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  • Author or Editor: Vladimir A. Paramygin x
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Andrew J. Condon
,
Y. Peter Sheng
, and
Vladimir A. Paramygin

Abstract

State-of-the-art coupled hydrodynamic and wave models can predict the inundation threat from an approaching hurricane with high resolution and accuracy. However, these models are not highly efficient and often cannot be run sufficiently fast to provide results 2 h prior to advisory issuance within a 6-h forecast cycle. Therefore, to produce a timely inundation forecast, coarser grid models, without wave setup contributions, are typically used, which sacrifices resolution and physics. This paper introduces an efficient forecast method by applying a multidimensional interpolation technique to a predefined optimal storm database to generate the surge response for any storm based on its landfall characteristics. This technique, which provides a “digital lookup table” to predict the inundation throughout the region, is applied to the southwest Florida coast for Hurricanes Charley (2004) and Wilma (2005) and compares well with deterministic results but is obtained in a fraction of the time. Because of the quick generation of the inundation response for a single storm, the response of thousands of possible storm parameter combinations can be determined within a forecast cycle. The thousands of parameter combinations are assigned a probability based on historic forecast errors to give a probabilistic estimate of the inundation forecast, which compare well with observations.

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Justin R. Davis
,
Vladimir A. Paramygin
,
David Forrest
, and
Y. Peter Sheng

Abstract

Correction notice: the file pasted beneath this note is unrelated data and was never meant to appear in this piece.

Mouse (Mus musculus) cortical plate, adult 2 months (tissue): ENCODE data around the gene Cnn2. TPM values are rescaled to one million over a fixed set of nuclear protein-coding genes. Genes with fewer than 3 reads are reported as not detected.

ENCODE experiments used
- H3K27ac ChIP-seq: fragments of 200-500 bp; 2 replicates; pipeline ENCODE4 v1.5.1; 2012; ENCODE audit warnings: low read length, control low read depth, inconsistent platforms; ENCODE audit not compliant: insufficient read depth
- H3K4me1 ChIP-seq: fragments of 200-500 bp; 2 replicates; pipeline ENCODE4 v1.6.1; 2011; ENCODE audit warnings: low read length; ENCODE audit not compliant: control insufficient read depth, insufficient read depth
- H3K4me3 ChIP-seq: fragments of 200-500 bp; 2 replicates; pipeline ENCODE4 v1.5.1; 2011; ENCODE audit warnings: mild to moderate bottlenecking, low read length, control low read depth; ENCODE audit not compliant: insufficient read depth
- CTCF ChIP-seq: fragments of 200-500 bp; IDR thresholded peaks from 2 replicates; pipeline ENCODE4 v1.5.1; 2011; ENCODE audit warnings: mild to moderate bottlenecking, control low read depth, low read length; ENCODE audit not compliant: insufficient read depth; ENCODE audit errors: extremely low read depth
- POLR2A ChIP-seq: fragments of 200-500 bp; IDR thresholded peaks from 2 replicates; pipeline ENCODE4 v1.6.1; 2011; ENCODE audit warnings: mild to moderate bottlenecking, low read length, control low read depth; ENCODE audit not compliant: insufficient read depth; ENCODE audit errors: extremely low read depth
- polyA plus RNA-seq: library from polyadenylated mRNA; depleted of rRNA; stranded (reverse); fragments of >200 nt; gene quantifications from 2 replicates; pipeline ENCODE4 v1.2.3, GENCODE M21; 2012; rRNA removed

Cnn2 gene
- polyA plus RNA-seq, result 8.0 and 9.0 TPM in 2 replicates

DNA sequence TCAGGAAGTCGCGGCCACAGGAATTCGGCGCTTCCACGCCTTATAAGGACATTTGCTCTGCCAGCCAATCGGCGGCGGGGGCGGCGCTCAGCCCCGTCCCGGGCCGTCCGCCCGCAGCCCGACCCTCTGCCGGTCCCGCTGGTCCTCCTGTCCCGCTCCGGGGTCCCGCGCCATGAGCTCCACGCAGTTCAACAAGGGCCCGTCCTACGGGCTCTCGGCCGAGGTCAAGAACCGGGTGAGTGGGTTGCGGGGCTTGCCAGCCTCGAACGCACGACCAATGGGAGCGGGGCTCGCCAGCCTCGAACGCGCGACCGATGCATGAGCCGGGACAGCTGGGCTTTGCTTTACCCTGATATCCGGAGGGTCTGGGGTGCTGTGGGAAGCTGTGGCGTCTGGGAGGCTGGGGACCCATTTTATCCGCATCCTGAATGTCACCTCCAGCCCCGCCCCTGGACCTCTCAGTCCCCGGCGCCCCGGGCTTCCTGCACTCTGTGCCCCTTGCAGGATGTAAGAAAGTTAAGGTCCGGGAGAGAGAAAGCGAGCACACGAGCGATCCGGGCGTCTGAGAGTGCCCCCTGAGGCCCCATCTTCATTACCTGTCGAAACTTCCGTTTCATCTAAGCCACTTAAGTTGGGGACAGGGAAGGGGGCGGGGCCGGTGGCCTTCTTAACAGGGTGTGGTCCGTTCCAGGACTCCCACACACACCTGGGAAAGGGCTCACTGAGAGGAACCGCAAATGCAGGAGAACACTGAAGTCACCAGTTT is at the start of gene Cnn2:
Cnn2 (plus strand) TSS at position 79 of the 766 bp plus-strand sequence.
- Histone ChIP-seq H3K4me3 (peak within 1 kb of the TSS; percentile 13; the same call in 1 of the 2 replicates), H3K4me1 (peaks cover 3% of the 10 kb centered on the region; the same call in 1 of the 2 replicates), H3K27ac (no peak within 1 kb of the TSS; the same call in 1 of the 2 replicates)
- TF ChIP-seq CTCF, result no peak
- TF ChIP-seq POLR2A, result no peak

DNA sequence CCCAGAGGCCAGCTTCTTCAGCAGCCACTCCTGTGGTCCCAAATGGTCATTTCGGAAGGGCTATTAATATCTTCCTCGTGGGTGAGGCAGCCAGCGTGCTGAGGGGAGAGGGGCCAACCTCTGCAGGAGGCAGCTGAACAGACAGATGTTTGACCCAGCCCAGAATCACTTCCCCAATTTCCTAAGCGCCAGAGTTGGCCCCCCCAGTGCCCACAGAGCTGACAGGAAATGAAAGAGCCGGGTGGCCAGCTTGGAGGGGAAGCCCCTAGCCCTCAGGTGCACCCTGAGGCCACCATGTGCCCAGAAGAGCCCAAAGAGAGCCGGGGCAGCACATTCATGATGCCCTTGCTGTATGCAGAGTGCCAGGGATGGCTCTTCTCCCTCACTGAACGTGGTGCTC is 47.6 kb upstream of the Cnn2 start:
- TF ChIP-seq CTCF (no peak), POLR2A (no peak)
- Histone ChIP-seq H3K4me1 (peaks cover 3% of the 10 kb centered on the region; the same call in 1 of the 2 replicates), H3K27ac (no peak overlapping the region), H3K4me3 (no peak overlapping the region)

To create more useful storm surge and inundation forecast products, probabilistic elements are being incorporated. To achieve the highest levels of confidence in these products, it is essential that as many simulations as possible are performed during the limited amount of time available. This paper develops a framework by which probabilistic storm surge and inundation forecasts within the Curvilinear Hydrodynamics in 3D (CH3D) Storm Surge Modeling System and the Southeastern Universities Research Association Coastal Ocean Observing and Prediction Program’s forecasting systems are initiated with specific focus on the application of these methods in a limited-resource environment. Ensemble sets are created by dividing probability density functions (PDFs) of the National Hurricane Center model forecast error into bins, which are then grouped into priority levels (PLs) such that each subsequent level relies on results computed earlier and has an increasing confidence associated with it. The PDFs are then used to develop an ensemble of analytic wind and pressure fields for use by storm surge and inundation models. Using this approach applied with official National Hurricane Center (OFCL) forecast errors, an analysis of Hurricane Charley is performed. After first validating the simulation of storm surge, a series of ensemble simulations are performed representing the forecast errors for the 72-, 48-, 24-, and 12-h forecasts. Analysis of the aggregated products shows that PL4 (27 members) is sufficient to resolve 90% of the inundation within the domain and appears to represent the best balance between accuracy and timeliness of computed products for this case study. A 5-day forecast using the PL4 set is shown to complete in 83 min, while the intermediate PL2 and PL3 products, representing slightly less confidence, complete in 14 and 28 min, respectively.

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